Behind the Headlines: Reading Jewish Literature in Russia No Longer Requires Acts of Espionage

Not long ago, reading and receiving Jewish books in the Soviet Union required an elaborate exercise in espionage.

Refuseniks would make clandestine contacts overseas, visitors would smuggle in the prohibited texts, and finally, in a secret spot, the dangerous and precious literature would be handed over.

Today, all that is required is a quick trip to the local library.

In a stunning turnaround, there are now more than 80 libraries throughout the former Soviet Union that have all or part of their collections devoted to Jewish books. Yiddish poetry, Russian-language Talmuds, Hebrew literature and stacks of information about modern-day Israel fill the bookshelves.

To celebrate this achievement and compare notes for the future, about 70 librarians from these institutions gathered here recently for the first Jewish library conference for the entire former Soviet Union.

The conference was sponsored by the American Jewish Joint Distribution Committee, which has put library development near the top of its agenda for reviving Jewish communities in the former Soviet Union.

“Jews here read a lot and we figured this was a very effective way of reaching them,” explained Sara Bogen, who oversees the JDC’s library program in the former Soviet Union.

She estimated that the JDC has provided about 250,000 books for libraries here. The philanthropy offers a basic collection of 600 Jewish books, and it also ha developed special collections of children’s books and academic literature.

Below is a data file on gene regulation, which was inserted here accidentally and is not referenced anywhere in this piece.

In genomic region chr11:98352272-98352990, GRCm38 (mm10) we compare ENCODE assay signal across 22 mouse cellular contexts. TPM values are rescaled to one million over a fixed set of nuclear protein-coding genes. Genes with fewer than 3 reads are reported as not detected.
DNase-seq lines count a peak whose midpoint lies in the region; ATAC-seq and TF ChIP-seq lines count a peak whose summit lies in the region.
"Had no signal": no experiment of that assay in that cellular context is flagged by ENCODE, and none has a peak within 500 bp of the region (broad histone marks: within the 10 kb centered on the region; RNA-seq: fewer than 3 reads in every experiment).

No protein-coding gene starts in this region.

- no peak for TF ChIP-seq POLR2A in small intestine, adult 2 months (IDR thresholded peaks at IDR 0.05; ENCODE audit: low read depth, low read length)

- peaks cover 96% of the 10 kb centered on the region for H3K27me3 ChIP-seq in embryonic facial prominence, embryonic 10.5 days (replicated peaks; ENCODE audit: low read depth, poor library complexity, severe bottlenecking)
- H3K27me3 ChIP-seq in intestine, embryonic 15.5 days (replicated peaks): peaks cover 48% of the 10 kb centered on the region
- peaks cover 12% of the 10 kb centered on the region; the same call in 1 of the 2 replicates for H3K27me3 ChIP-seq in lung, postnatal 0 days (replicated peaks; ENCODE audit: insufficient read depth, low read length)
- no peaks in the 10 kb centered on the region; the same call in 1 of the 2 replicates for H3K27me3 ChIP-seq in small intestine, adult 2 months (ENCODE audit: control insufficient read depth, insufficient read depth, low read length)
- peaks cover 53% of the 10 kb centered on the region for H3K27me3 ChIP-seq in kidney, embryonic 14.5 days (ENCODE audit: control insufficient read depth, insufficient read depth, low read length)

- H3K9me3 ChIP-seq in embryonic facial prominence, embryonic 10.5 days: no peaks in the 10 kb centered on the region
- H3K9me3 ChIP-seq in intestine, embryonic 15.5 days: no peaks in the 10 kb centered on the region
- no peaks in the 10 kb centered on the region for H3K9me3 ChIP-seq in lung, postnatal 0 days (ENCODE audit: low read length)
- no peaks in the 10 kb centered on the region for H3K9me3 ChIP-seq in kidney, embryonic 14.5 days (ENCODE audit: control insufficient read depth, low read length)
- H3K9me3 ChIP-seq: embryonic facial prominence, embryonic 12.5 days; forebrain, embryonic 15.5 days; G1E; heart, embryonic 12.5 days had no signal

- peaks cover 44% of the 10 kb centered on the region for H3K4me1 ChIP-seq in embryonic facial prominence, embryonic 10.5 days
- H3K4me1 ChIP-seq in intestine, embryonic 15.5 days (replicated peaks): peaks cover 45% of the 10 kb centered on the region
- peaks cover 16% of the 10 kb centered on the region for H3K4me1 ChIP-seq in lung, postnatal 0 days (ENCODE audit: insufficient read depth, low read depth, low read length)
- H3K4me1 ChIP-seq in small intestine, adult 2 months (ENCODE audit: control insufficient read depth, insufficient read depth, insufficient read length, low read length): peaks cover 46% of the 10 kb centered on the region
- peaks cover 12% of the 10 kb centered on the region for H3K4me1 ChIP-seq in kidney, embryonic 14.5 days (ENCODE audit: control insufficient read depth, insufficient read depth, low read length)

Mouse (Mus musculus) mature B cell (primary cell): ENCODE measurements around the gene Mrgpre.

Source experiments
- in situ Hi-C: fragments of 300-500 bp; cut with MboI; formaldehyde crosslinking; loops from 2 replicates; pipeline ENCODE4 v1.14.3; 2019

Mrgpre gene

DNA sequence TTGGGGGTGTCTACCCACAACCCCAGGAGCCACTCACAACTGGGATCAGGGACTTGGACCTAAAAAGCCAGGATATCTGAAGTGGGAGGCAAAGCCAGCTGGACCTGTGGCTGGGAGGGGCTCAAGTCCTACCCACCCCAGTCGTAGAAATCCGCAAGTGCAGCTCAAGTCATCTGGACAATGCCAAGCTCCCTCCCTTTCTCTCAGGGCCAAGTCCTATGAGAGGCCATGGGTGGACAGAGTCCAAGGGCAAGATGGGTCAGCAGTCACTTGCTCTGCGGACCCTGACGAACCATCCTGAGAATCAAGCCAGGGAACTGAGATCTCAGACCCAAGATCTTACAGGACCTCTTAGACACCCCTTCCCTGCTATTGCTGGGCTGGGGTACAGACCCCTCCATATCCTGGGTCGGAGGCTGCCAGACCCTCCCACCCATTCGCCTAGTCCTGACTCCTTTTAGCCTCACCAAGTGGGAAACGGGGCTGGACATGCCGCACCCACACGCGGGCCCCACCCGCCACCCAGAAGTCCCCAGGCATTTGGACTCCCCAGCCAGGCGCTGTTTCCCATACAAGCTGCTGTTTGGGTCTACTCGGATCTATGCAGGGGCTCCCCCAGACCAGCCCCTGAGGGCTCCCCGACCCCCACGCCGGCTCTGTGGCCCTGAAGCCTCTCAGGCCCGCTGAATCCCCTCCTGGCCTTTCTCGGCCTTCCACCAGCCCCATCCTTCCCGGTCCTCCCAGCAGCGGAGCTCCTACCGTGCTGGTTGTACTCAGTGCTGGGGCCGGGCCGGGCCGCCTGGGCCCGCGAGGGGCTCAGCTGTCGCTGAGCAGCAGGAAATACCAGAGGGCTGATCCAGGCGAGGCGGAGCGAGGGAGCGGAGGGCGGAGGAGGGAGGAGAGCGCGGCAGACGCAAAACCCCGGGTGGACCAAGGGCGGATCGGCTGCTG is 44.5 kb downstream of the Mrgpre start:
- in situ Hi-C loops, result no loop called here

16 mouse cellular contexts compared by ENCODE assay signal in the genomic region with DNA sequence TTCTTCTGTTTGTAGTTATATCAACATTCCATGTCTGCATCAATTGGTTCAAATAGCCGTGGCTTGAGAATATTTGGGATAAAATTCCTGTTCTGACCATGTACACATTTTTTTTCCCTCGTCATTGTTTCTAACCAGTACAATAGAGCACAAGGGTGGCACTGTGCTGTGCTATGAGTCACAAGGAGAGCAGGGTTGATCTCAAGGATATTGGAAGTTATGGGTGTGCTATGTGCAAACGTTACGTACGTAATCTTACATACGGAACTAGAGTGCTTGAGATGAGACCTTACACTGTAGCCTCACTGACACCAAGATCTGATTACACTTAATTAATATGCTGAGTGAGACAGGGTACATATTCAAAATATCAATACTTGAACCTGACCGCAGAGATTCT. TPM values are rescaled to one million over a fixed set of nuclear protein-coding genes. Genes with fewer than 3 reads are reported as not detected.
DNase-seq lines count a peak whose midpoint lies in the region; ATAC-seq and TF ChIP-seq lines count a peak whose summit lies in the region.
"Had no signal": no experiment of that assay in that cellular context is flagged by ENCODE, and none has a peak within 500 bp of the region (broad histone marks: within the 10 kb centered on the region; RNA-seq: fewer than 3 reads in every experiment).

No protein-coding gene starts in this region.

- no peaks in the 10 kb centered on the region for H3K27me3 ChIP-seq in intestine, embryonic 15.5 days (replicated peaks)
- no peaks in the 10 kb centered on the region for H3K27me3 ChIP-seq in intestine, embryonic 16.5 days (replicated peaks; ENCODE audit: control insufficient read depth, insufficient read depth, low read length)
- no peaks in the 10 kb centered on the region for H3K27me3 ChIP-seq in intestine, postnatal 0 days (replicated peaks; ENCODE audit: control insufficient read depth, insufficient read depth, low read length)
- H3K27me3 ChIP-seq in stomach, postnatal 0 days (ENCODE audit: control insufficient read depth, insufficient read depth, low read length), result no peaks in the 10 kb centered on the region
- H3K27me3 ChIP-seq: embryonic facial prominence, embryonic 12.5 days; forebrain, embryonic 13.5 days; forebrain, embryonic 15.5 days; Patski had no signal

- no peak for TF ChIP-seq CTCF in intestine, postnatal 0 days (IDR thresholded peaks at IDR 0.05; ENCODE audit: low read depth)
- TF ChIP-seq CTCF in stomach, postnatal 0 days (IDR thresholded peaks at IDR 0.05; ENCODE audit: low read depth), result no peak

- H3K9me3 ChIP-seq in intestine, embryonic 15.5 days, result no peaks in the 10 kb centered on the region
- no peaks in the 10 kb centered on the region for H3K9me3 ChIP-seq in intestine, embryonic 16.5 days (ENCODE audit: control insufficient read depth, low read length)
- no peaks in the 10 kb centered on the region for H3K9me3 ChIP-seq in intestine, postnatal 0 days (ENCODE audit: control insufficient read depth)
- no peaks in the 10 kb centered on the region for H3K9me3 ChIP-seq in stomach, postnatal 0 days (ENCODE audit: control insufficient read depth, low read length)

Still, encouraging people to read Jewish books is only one of the goals of JDC’s library program, Bogen said. In the best of circumstances, libraries can turn into Jewish centers offering meeting places for Yiddish clubs, pensioners groups, theater performances and poetry readings.

In some cities they also serve as a place of worship. In Kiev, for example, the Reform congregation does not have a synagogue, so it holds its weekly Shabbat services in the reading room of one of the city’s Jewish libraries.

This transformation from a place of quiet to a place of community occurs with the help of the library staff, Bogen said.

“If they are friendly and talk to people, show interest, then people start talking,” she said. “If you go to the periphery, there are very few social and cultural opportunities, because things have become very expensive and people don’t go out the way they used to. Libraries can really become a viable place for this social and cultural life, especially for older people.”

This ambitious vision for Jewish libraries was welcomed by the conference participants, who came from Siberia, the Caucasus, Moscow, St. Petersburg, Ukraine and elsewhere.

During the conference, participants heard lectures on topics such as Hebrew literature; Jewish holidays and traditions; working with children and school libraries; and the overall situation of Jews in the former Soviet Union.

And beyond the formal meetings were countless informal networking sessions, where the librarians exchanged information, ideas and telephone numbers.

“I traveled the whole country to meet with my colleagues, and it’s wonderful to know they have the same and other problems,” said Lena Yeigel, a district librarian from Birobidjan who oversees a Jewish collection that acquires only a handful of new books every year.

“I wanted to find out how to compile new books for the library,” Yeigel said. “It’s a real question. Now I know how to get books from the Joint and other organizations.”

“The most useful thing has been talking with other people,” added Ludmilla Rogova, who works in a school library with a Jewish books collection in Nalchik, a city in Caucasus region.

“We heard about new poetry and literature we hadn’t known about. This is a tool for working with children, who every day have a growing interest in Jewish studies.”

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